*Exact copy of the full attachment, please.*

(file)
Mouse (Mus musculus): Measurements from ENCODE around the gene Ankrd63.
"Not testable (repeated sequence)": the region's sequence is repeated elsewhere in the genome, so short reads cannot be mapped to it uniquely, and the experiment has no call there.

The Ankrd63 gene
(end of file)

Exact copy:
Mouse (Mus musculus): Measurements from ENCODE around the gene Ankrd63.
"Not testable (repeated sequence)": the region's sequence is repeated elsewhere in the genome, so short reads cannot be mapped to it uniquely, and the experiment has no call there.

The Ankrd63 gene